This campaign of targeting the funerals of heterosexuals reached a head with the church’s decision to begin picketing the funerals of servicemen who had died in Iraq and Afghanistan, about whose personal attitudes towards homosexuality they knew nothing. While the US was, apparently, willing to tolerate the actions of the church when only gay people and liberal politicians were targeted, the decision to target servicemen led to national outrage. This in turn led to the 2006 Respect for America’s Fallen Heroes Act,* which banned protests at national cemeteries, and a sequence of state laws which restricted the right to protest at any funeral site. The church has been fined $10.9m for protesting at one serviceman’s funeral.
All of this has recently become relevant to the UK as a result of the decision of Queen Mary’s College, Basingstoke to host a production of Moisés Kaufman’s play, The Laramie Project. The play, which is based on first-hand testimony, takes as its subject the thoughts and reactions of the residents of Laramie, Wyoming following the violent death there of Matthew Shepard, the young gay man referred to above. The Westboro’ Baptists have repeatedly picketed productions of this play across the United States, and have also threatened to picket international productions. It is not immediately apparent why the church has focussed such particular attention on this play – there are, after all, many plays that discuss homosexual themes, often far more explicitly – unless it is because they object to the fact that Fred Phelps is himself a character in the play, and is, apparently, not portrayed in a sympathetic light.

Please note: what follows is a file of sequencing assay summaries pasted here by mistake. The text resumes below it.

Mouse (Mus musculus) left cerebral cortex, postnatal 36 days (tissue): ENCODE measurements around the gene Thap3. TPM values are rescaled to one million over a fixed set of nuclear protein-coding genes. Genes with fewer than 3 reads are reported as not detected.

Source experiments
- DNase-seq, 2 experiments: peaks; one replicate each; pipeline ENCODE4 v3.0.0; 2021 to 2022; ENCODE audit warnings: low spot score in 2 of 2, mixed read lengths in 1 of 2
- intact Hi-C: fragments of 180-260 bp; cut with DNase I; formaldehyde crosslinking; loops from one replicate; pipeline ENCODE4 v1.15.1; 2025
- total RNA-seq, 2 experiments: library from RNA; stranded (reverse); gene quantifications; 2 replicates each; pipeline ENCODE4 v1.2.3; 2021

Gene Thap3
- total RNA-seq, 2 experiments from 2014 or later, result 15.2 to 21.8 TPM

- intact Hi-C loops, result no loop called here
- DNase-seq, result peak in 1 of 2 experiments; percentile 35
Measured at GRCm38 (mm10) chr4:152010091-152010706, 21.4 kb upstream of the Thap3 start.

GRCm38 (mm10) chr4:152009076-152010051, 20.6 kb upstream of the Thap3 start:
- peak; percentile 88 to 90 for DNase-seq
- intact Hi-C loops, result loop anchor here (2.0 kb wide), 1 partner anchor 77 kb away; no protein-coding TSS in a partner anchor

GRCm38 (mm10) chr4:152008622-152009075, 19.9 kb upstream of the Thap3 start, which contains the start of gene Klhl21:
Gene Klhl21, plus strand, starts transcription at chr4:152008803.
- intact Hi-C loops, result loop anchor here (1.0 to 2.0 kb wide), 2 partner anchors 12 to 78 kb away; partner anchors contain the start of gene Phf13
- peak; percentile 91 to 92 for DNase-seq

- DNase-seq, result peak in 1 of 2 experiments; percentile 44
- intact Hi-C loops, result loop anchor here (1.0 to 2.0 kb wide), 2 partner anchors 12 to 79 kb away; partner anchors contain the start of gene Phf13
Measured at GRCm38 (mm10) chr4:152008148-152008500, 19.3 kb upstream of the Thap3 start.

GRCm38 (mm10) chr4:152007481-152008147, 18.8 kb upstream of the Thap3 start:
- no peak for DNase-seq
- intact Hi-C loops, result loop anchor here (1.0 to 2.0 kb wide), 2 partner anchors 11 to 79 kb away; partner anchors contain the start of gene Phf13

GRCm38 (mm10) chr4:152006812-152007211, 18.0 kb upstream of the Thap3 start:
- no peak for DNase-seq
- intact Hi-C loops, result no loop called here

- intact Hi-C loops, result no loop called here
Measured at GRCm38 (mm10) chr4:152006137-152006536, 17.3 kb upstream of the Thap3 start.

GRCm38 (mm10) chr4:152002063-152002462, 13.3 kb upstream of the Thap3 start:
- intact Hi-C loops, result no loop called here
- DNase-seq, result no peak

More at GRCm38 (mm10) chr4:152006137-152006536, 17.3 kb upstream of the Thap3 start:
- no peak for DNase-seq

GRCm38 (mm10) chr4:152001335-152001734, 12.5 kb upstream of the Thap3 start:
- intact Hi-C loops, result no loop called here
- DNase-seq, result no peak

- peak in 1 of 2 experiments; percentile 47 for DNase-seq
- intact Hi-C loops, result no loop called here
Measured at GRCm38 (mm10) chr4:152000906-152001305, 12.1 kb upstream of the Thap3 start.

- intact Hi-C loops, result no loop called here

Whether their motivations for this hostility are moral outrage or personal pique, the Westboro’ church, having heard of the Basingstoke production, announced plans for a demonstration against the play. The home office decided to ban Fred Phelps and his daughter (also a preacher in the church) from entering the UK, on the grounds that they had a record of inciting hatred of a number of communities, including, but not limited to, jews, muslims, christians of alternative denomination, and homosexuals. Ms Phelps-Roper responded for the church by announcing, as Alex from Teenage Misanthropy noted, that god hates Britain, and that they would seek to send other, unknown, members of the church to carry out the protest in their absence. It was feared by some that, even if the Westboro’ church were not in attendance, other UK based fundamentalists may have attended the protest.